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  • Kimmy Higginbotham

An origin story for West Virginia

Once upon a time there was a beautiful mountain. Her raiments were green grass and wildflowers; her hair a tangle of trees. She was beautiful and beloved by all living creatures. But she longed to be a part of the world of creation - to have a child of her own.

Deep inside her heart there was a cavern - a space big enough to grow life, but it only grew stalactites and stalagmites, crystals and gold, and she wept for a millenia.


Until one day a creature found her cavern and ducked inside to get out of the rain. Once they had discovered the beauty there, others came. They came to marvel at the beauty of her heart and some to take a small piece home with them, and so her love was spread.


It wasn’t long before she noticed how the creatures marveled at her outer beauty, and gathered there as well, climbing up into her lap and resting there, building homes in her arms, raising children at the crook of her neck and nourishing themselves at her breast with all the glorious nutrients she had to offer, washing themselves and drinking from the flowing stream she had created with her tears.


She was so filled with love for these creatures that she wondered how being a “real” mother could be much different. She raised them, shaped them, became part of their history, their heritage, their identity. And when the creatures started singing to her they named her “Mountain Mama”, and she knew she had been right. She had become a mother after all - to millions, to generations, to children, and she named them “Mountaineers”.




Notes: First, if you are not from the states, you might not know that West Virginia is known as “Mountain Mama” and West Viriginians are known as “Mountaineers”. I think this may be, unintentionally, my own personal origin story for WV. I had wanted to write about what was coming up the most for me throughout all of our classes - nature, home, WV, family, love - and without knowing it at the time (but now upon reflection) I wanted to try and convey WV as something other than how I felt about it as a place, but rather as a member of the family, a part of my history, ancestry, heritage, identity. Not just a home, but an entity without whose influence, I could not be who I am.


I also wanted to go back to a discussion from my first week of this term regarding story telling. I had mentioned (hopefully without resentment) how often it is that stories involve some sort of infertility and how those issues were solved by magical forces. I understand the structure. I really do. And I understand that in the times these stories were written, reproducing was very important, particularly in the case of royals. But my own struggles with infertility has me always cringing a bit about the magical fix. I know it’s not personal (there’s no way it possibly could be) but it hits a nerve. In addition, last term we were studying the dynamics of "family drama" and I was also struck quite a lot about the use of the word “real” (real family, real mother, real father), and if you ever want to hear my thoughts on that I could talk about it for days, feel free to ask. But I digress. With this story, I wanted to present a female figure who longed to be a mother and became a mother in a nontraditional manner. She became a mother through love, not birth, through action, not creation.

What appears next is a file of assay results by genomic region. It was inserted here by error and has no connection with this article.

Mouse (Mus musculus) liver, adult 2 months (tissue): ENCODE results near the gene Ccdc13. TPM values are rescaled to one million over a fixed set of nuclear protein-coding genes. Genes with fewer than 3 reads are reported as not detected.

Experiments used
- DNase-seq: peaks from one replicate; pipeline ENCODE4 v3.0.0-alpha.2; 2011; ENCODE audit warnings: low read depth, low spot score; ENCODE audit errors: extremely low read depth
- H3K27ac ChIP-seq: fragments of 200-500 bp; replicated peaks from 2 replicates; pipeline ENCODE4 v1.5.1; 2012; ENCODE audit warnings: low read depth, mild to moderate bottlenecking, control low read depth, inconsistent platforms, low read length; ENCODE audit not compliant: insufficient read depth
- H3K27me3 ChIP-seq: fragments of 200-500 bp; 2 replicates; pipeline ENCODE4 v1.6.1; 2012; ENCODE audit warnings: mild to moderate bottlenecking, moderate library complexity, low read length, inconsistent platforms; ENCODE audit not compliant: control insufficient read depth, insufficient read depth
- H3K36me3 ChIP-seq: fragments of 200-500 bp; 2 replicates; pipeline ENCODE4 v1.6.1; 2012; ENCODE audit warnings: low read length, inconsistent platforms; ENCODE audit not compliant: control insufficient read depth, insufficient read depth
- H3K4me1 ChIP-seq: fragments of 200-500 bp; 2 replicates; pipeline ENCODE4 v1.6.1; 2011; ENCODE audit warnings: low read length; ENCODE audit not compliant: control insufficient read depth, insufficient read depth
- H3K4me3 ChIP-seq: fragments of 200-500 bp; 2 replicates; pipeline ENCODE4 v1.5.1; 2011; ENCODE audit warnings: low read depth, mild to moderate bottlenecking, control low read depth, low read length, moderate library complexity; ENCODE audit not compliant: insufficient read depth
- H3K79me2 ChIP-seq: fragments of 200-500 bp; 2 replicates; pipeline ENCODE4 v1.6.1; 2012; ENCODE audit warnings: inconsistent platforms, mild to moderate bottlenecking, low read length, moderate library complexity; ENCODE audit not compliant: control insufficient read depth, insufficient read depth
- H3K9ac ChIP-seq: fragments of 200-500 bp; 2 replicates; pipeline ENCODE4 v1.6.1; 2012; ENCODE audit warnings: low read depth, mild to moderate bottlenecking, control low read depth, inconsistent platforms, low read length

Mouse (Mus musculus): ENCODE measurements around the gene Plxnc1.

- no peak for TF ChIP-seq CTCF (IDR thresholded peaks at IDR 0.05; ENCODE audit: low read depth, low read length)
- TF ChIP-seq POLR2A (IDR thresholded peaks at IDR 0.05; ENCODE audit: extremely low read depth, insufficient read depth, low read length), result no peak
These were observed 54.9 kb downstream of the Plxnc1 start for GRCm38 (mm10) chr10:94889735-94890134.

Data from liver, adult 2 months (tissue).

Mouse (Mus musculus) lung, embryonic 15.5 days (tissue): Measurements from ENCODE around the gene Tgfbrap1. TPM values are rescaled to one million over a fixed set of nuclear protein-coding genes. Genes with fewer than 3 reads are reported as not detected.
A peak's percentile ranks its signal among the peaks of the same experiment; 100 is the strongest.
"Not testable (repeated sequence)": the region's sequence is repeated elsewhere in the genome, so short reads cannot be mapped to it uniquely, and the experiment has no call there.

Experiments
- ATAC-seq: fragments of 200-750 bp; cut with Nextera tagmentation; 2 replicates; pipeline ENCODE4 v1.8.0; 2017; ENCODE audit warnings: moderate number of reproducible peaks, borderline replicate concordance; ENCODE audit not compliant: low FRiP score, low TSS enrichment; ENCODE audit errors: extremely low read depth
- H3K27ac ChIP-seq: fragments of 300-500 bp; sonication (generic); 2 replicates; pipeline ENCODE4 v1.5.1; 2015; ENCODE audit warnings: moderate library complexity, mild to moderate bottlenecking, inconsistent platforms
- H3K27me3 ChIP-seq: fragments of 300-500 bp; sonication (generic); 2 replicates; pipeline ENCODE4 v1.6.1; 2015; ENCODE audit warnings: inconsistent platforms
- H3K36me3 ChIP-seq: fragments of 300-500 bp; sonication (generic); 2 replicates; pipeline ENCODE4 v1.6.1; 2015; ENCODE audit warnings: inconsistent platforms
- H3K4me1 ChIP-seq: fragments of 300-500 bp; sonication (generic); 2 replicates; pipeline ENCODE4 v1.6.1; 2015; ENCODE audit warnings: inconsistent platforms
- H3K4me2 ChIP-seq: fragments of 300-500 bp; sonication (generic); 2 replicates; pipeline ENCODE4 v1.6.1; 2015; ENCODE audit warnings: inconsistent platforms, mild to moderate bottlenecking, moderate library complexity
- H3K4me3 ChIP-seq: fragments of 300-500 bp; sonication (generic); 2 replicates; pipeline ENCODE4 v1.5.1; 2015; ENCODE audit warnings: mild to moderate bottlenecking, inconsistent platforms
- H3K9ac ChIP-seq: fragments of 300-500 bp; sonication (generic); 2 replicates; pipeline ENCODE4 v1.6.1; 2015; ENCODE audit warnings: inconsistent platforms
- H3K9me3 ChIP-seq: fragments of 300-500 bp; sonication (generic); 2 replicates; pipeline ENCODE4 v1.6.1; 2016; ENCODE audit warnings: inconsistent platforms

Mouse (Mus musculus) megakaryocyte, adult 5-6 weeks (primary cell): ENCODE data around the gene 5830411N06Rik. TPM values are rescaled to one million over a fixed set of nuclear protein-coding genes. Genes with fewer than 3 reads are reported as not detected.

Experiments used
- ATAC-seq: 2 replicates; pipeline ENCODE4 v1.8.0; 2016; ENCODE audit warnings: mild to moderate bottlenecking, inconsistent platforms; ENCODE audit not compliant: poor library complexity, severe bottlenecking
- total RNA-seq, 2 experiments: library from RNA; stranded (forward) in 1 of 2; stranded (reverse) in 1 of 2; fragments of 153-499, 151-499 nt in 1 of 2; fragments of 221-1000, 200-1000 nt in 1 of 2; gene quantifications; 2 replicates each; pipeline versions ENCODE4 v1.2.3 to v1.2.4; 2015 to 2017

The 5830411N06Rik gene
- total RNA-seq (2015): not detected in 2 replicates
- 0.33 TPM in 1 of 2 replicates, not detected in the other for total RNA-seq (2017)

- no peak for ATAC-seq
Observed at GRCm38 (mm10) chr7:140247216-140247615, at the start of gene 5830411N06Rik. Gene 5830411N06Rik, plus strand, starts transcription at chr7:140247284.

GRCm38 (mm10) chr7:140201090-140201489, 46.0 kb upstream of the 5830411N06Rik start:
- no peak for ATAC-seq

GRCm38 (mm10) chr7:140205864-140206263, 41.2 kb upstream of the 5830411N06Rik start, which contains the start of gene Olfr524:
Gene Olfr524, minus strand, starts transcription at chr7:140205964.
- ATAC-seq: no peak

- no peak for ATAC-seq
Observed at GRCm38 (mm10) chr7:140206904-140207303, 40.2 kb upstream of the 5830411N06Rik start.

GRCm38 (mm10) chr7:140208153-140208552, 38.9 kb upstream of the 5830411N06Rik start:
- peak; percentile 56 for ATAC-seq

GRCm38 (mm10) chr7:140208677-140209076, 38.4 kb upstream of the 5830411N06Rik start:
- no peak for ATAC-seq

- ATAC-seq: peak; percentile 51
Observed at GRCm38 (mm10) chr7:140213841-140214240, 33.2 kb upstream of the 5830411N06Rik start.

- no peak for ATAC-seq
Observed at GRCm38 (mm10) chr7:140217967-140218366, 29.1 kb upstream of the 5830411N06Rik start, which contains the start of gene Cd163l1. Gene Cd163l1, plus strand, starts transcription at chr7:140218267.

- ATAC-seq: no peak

The name “mama” also has a special connotation to me, as my own mom is known by pretty much everyone as “Mama Carla”. She gave birth to my sister, Kristin, and me, but she raised a neighborhood of children who had less understanding/loving/supportive households to grow up in. She still “adopts” every friend I have as one of her own kids. I even have an ex boyfriend that occasionally stops by the house to visit with her and she continues to call him her “son”. Which is not weird because, in our household, love and family don’t end when things don’t work out the way one hoped. About the time I turned 22, a bunch of my friends started calling me “Mama Kimmy” because of the way I looked out for people (particularly when they were intoxicated). Now that I am older and dealing with my infertility, I can think of no higher praise than to be considered someone who takes care of others the way a “mama” does, the way my mama always has. So, the “Mountain Mama” thing is meant to be more than a reference to a John Denver song.


Anyway, my rambling notes have taken longer than the story itself. Please let's sit and talk about our stories. I want to hear yours.


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